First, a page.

Device could help facilitate the regeneration of severed nerves

2 min read

A new medical device could facilitate the regeneration of severed peripheral nerves in the hands and limbs, incurred during trauma such as car accidents.

Dr James Phillips of the Open University has developed, patented and tested a suite of tissue engineering technologies that he hopes to package and commercialise for clinical use.

Around 300,000 individuals of working age incur peripheral nerve damage in Europe each year at a cost of several billion euros.

‘Bones, skin and muscles, if you pin them into place and put the right dressing on, they will repair,’ Phillips told The Engineer. ‘Nerve injury is more long term and even if you do get regeneration it’s very rare that full function is ever restored.’

If a cut is only partial or very clean a surgeon can simply rejoin the two ends of a nerve. Sometimes, though, this is not possible — there might be a gap that cannot be stretched or entire section lost — and the surgeon must take a nerve bundle from another part of the body.

This nerve autograft is the ‘gold standard’ procedure, but means further trauma and secondary surgery with loss of function at the donor site.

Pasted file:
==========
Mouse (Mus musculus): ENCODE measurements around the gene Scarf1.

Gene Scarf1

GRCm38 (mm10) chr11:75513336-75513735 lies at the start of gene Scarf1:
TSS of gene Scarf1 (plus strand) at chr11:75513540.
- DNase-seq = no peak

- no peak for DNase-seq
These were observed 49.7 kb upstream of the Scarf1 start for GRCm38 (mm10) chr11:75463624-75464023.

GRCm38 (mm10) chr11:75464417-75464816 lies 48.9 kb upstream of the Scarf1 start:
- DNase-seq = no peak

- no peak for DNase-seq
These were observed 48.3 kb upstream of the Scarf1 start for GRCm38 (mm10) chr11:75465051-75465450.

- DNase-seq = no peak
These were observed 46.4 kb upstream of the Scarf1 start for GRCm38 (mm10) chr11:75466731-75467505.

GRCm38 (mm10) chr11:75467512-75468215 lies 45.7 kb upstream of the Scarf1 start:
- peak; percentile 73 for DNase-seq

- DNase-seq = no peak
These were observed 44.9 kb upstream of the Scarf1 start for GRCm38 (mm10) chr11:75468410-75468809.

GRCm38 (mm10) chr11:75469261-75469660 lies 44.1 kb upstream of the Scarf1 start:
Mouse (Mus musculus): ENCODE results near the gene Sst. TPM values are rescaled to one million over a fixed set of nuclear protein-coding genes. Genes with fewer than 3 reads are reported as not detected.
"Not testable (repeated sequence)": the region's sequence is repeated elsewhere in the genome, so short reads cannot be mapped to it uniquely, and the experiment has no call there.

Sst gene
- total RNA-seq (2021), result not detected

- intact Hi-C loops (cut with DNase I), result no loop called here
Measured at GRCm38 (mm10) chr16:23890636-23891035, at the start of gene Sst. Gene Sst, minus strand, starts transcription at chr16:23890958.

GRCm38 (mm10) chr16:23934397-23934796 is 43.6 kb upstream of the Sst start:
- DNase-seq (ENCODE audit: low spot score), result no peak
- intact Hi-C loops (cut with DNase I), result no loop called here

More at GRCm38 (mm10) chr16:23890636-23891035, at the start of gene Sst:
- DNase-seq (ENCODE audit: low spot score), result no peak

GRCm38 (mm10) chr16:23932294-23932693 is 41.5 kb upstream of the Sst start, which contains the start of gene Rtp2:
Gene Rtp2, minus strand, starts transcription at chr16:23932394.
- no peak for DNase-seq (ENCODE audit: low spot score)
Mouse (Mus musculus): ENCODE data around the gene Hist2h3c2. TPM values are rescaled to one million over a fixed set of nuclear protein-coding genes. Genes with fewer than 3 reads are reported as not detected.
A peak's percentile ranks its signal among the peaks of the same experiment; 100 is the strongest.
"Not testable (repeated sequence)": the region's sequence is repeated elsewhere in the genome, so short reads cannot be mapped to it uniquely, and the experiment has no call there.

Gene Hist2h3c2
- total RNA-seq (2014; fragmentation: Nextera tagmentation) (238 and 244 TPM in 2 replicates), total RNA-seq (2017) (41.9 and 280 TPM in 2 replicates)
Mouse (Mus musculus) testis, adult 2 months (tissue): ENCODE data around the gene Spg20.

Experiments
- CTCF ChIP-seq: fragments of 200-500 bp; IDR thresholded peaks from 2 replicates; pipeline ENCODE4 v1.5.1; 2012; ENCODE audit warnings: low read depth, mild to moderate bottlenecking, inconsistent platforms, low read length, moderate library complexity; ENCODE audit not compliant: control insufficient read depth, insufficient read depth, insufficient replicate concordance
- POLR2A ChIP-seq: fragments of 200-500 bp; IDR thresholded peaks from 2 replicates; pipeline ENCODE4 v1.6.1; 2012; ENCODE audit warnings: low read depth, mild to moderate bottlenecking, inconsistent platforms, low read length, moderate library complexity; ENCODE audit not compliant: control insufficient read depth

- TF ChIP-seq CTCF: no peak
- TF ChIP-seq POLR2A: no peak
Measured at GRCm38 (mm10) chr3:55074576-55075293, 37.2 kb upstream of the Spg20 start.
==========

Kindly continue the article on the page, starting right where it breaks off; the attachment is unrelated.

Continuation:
Over the past decade, researchers have been experimenting with artificial nerve guides or ‘conduits’, which are essentially hollow tubes made of biopolymers or silicone.

‘If you’ve only got a centimetre to bridge, tubes are really good, but with a longer gap you’re asking the axons to grow without any support structures,’ Phillips said. These support structures are things such as the insulating schwann cells that surround the nerves like electrical wiring.

The new method starts with slaps of rectangular collagen gel, seeded with schwann cells.

‘At the opposing end of that mould we have tethering bars that the collagen integrates with, then what happens is the cells will try and contract the collagen in all directions, but they’re restrained,’ Phillips said. ‘A residual tension will build up along the axis of principle strain so you end up with cells being aligned.’

This self-aligning technology is the key innovation in the work and allows the regenerating nerve to grow for long distances.

The next process stage is to remove the fluid from the gel (which is 98 per cent water to begin with) to get a dense but very thin sheet of 100 microns, which is folded up ‘like a swiss roll’. The engineered tissue rods are then inserted into tubes ready for graft.

These nerve conduits have been tested in rats with peripheral nerve injury, where they accelerated nerve regeneration.

Phillips is now looking for device companies that could automate all or part of the production process in order to achieve a device suitable for full clinical use. Feasibility studies have suggested that the worldwide market for such a device could be worth around $50m annually.